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Our Vision


The well-child visit (from birth to age three), presents a nearly universal access point for pediatricians and parents to partner in promoting and supporting young children’s social and emotional well-being and nurturing parent-child relationships. Pediatrics Supporting Parents (PSP) seeks to transform pediatric well-child visits to strengthen early relational health and create lasting change that helps children succeed. By setting a universal goal to support children’s healthy social and emotional development and nurturing relationships, and using strategies that center on Black, Indigenous, and People of Color (BIPOC) families experiencing the impacts of systemic racism and community disinvestments, which manifest as health inequities, we will transform care for all families.


Pediatrics Supporting Parents aims to go beyond the status quo and push the boundaries of what is possible during the pediatric well-child visit to ensure all families, especially those experiencing the impacts of historical and institutional racism, have access to proven practices and resources to create lasting change that will help all children succeed.

We see a unique opportunity to transform the lives of children and families:

The well-child visit is a non-stigmatizing and universal access point with the potential to improve health outcomes from an early age (0-3) into adulthood.

Early relationships likely account for 25-50% of population-level variability in critical child development outcomes.

Stress and the effects of poverty and racism can impede children’s healthy development, but strong parent-child relationships act as buffers enabling children to respond adaptively to adversity and thrive.

The global pandemic is forcing children's healthcare systems to adapt and transform, creating a window for innovation and a receptivity to elevating the importance of parent-child relationships and social and emotional development.

Consider co-investing with us! 

Invest in efforts that have the potential to catalyze universal practice change in pediatric well-child visits, an aspiration beyond any individual funder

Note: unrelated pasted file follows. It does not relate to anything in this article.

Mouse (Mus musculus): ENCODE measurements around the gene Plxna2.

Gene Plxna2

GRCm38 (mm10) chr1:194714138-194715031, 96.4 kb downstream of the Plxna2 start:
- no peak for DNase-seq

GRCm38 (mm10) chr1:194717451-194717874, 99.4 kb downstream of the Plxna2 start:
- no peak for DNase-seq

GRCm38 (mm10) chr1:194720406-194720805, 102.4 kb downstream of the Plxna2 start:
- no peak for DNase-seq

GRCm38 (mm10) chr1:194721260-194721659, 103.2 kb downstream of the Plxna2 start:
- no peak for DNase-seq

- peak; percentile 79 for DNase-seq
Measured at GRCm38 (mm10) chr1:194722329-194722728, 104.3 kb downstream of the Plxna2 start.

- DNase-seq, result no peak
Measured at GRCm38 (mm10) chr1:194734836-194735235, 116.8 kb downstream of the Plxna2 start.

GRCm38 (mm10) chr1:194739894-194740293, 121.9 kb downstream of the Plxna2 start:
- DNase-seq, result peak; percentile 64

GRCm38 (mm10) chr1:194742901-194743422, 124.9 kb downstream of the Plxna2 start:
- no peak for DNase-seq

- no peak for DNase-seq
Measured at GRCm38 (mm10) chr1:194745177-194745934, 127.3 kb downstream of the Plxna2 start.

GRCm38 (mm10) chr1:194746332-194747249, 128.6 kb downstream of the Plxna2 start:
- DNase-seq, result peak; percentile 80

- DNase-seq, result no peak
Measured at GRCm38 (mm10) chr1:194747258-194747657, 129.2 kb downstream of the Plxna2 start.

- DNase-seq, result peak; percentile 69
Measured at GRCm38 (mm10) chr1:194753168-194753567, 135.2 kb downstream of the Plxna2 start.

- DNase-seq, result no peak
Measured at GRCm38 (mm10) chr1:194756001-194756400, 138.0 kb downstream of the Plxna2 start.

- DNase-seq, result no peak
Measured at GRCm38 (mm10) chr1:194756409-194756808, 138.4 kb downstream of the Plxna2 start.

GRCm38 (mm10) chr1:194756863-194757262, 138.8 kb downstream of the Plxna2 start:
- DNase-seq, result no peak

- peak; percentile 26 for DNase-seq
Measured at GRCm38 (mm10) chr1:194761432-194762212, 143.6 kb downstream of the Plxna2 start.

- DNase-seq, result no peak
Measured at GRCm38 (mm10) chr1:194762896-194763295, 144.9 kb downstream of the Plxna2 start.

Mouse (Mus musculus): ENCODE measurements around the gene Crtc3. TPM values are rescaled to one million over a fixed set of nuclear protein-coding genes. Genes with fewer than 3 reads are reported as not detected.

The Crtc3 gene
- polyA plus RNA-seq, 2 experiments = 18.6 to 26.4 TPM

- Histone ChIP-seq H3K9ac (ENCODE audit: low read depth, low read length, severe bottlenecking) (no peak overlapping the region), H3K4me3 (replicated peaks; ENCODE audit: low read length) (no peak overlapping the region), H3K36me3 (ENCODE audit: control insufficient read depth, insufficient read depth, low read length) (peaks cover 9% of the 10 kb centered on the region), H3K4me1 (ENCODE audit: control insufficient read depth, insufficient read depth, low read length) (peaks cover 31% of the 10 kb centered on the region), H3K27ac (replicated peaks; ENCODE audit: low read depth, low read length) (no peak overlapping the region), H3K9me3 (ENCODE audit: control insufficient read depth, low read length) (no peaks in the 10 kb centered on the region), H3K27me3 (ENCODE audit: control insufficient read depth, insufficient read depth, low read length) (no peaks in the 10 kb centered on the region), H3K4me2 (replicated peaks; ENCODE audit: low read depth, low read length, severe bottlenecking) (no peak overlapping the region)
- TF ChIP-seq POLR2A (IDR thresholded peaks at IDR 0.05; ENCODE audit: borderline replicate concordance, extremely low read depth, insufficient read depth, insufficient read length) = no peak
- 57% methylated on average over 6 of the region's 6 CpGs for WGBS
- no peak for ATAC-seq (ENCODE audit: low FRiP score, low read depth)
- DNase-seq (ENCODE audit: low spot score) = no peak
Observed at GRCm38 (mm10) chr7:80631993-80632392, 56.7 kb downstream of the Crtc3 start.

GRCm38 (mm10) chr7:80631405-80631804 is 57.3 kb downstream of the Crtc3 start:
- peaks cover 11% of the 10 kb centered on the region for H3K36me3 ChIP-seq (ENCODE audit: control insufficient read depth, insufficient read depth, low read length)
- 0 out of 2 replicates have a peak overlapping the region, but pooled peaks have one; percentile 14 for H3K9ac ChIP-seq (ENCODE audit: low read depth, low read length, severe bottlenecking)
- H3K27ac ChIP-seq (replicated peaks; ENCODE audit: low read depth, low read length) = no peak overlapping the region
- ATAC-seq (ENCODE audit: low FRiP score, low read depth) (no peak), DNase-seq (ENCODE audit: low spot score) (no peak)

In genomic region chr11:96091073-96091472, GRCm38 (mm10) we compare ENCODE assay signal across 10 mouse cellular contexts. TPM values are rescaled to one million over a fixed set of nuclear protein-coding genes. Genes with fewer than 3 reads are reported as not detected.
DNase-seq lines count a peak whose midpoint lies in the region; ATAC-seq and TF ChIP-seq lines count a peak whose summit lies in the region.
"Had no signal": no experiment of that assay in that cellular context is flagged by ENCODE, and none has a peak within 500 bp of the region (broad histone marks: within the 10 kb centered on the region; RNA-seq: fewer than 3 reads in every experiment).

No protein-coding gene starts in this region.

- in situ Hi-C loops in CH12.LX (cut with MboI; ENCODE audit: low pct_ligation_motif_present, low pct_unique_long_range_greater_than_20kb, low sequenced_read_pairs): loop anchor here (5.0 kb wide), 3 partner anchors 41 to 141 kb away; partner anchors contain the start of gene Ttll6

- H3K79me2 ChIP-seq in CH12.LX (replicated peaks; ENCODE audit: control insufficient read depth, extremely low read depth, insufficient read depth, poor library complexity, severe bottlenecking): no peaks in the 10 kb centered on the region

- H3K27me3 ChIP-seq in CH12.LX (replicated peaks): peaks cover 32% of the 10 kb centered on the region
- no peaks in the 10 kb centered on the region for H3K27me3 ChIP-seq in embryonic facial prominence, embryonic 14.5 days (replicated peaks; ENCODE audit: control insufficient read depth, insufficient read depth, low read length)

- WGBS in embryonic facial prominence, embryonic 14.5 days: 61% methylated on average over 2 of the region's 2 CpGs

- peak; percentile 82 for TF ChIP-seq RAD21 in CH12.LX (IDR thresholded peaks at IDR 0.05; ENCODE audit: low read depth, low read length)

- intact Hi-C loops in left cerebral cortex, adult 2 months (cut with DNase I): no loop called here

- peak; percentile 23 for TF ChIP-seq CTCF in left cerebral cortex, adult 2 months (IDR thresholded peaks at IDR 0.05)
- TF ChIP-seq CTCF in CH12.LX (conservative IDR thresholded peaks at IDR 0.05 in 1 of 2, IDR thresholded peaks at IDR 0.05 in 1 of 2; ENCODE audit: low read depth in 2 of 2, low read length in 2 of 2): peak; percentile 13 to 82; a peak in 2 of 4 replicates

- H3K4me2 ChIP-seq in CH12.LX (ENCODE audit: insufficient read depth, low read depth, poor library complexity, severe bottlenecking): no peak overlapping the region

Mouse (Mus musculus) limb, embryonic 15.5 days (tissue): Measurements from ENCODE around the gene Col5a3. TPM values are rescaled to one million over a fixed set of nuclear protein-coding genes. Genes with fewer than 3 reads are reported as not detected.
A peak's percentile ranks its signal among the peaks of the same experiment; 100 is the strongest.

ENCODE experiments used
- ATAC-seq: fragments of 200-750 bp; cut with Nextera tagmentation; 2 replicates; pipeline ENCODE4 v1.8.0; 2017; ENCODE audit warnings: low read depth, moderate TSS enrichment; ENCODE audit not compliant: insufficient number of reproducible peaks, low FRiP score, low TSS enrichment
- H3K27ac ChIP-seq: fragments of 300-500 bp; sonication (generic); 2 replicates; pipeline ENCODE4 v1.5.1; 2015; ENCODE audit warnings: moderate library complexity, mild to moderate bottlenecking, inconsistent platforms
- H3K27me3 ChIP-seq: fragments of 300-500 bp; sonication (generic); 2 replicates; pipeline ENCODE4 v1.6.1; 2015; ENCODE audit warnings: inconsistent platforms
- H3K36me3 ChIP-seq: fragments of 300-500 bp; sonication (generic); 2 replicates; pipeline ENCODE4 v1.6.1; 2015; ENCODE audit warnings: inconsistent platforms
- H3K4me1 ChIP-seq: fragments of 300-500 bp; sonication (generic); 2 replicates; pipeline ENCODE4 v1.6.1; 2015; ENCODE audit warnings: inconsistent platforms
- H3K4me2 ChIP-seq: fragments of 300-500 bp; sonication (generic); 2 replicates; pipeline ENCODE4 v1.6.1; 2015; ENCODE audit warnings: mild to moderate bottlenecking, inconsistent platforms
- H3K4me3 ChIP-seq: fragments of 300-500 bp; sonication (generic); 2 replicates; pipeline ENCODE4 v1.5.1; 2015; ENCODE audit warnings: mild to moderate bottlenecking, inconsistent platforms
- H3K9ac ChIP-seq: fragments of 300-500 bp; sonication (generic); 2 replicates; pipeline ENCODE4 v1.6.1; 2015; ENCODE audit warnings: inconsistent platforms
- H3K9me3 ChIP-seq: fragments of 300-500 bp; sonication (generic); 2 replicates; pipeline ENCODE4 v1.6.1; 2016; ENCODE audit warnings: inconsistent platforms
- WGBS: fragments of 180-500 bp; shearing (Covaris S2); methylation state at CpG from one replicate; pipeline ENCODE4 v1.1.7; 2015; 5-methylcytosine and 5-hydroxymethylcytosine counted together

Support innovative efforts to strengthen the field as a whole, investing in gaps and ripe opportunities that complement and advance evidence-based programs

Increase the efficiency and effectiveness of capital available to the field by coordinating existing resources and growing available funding

Strengthen relationships with peer funders, both national and local, improving funder coordination and alignment

Learn together about ways to continuously evolve philanthropic grantmaking approaches (e.g., centering communities and beneficiaries) 


Leveraging a Universal Access Point

With the vast majority of children and their parents attending some or all of the 12 pediatric well-child appointments in the child's first three years, these visits serve as an ideal touchpoint for pediatricians to partner with children and their families and provide them with tools and supports that promote healthy social and emotional development.

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Elevating the Well-Visit Moment

Some pediatric practices have already introduced proven methods into the well-child visit to assess children's social and emotional well-being, but our goal is to evolve these visits to include resources and supports that encourage healthy social and emotional development for all families, ensuring each family is supported no matter where they go for care.

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Driving Measurable Outcomes

Using the well-child visit to provide tools and resources that can further develop and nurture social and emotional well-being is good medicine. Caring for children and their families in ways that are meaningful and valuable to building a strong parent-child relationship will set children up for long-term success in school, work, and relationships and lead to healthier lives.